Our lives have never been more open than they are today due to the outbreak of “Social Media” and “Blogs.” Facebook, Instagram, Twitter, LinkedIn, Pinterest, Snapchat and the like are words that have become common everyday words, especially to the younger generation, but spanning all age groups. Add to the “Social Media” the vast number of blogs that you find across the internet. Add to these, email, and we know more about people than we ever knew in the past, probably much more than we need to know.

I have a Facebook account that I read through, occasionally posting something, but not addicted to the point I spend hours a day combing through the lives of all my friends. In fact, I don’t have as many friends as some do. I’m picky when it comes to accepting friendships on Facebook. Most of them are people I attend worship with or have in the past, school friends and family. I like to use Facebook to keep up with my friends lives, their families, their struggles and just to stay connected. I used to have a blog, but don’t have much time to post to it anymore. Its purpose was to build people up with positive lessons, many of which I have shared in our Thursday Thoughts.

Unfortunately, “Social Media” has become a place where people air out their “dirty laundry.” I see things from people that they would never express to me in public or private for that matter. I see some posts, comments, and photos that are far from what Jesus would want us to be. It’s as if “Social Media” is some sort of dark area in our world that we can let loose, believing we are anonymous to the world, not realizing the consequences our words or actions have on our example of Christ.

I’ve seen blogs and comments that throw out the “dirty laundry” of a church. I’ve read through many that tell the world about all the problems “the church” is having. As I read them, I tell myself, “If I’m not a Christian reading this, would I even want to be a part of a group like this?” We’ve seen the destruction our President has brought on himself with his “Twitter” comments. I believe we are doing the same thing through “Social Media” and blogs. How is the world seeing us? Are they seeing Jesus in us, or to use Jesus’ term, are they seeing “hypocrites?”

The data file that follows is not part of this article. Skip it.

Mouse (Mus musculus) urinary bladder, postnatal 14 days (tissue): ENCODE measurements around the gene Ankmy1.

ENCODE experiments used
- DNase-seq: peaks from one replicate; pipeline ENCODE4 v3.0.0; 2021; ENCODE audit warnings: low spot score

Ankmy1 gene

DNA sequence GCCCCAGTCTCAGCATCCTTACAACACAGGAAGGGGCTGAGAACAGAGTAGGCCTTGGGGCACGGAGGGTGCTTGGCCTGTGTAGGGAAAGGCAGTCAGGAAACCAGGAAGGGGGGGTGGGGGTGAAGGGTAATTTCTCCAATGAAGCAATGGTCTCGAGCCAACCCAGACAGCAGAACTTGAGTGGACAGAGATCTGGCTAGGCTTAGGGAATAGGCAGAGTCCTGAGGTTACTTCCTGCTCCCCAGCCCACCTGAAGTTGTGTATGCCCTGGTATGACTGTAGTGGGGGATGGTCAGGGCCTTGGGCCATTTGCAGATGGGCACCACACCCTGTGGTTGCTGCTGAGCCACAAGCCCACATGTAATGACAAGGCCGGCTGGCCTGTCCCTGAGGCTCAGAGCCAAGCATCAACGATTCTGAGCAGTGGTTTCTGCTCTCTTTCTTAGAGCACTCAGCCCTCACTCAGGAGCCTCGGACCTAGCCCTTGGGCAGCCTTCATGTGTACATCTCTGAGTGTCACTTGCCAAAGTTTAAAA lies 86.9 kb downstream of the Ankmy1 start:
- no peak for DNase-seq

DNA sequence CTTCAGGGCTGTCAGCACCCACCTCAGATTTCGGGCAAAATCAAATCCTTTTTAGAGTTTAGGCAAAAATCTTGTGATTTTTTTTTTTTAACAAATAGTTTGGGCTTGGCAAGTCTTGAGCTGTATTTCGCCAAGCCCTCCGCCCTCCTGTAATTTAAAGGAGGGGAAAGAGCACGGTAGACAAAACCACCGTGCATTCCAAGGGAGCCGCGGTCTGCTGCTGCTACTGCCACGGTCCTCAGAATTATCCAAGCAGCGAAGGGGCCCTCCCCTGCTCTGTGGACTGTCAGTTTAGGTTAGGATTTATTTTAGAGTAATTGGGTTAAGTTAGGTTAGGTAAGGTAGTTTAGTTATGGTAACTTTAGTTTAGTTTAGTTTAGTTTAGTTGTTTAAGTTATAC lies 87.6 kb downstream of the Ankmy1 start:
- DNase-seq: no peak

In the movie, “Bambi,” the little character, Thumper, is reminded by his mother to repeat what his father had told him. He answered, “If you can’t say something nice, don’t say nothing at all!” There is a time and place for airing grievances with the church. “Social Media” is not a place where we can all of a sudden shed our Christianity and be like the rest of the world. Jesus never talked about “part-time” Christianity. In fact, “Social Media” and our blogs should be showing the world how Christ infiltrates every part of our being.

Jesus told his disciples, “You are the light of the world!” He said, “You are the salt of the earth!” Are we teaching people to be “Salt and Light” in this modern age of internet access? Are we teaching people that we reflect the image of Christianity as much through our online activities as we do face to face? Are we teaching that God expects us to be like Christ outside our church buildings as well as within its walls?

Paul wrote to Timothy, “Don’t let anyone look down on you because you are young, but set an example for the believers in speech, in conduct, in love, in faith, and in purity.” (1 Timothy 4:12, NIV) Over and over Paul told churches, “Be imitators of me as I am of Christ.”

Before we blog, before we email, before we post to “Social Media,” we should ask ourselves a question. “Would Jesus, send this?” “Would Jesus put something like this on his Facebook page?” “Am I presenting a positive image of what a Christian is with the words or photos I post or send?”

“Social Media,” blogs, email, and other forms of internet communication can be one of the greatest ways to reach the world with Jesus. They can be tools to spread Christianity throughout the world. However, if we are not careful, they can also turn people away when misused. It’s almost impossible to erase something completely from all forms of “Social Media.” Once, it’s out there we may never be able to pull it back.


Whatever you have learned or received or heard from me, or seen in me—put it into practice. And the God of peace will be with you.

Philippians 4:9 (NIV)

Danny Minton is Pastoral Minister and Elder at Southern Hills Church of Christ

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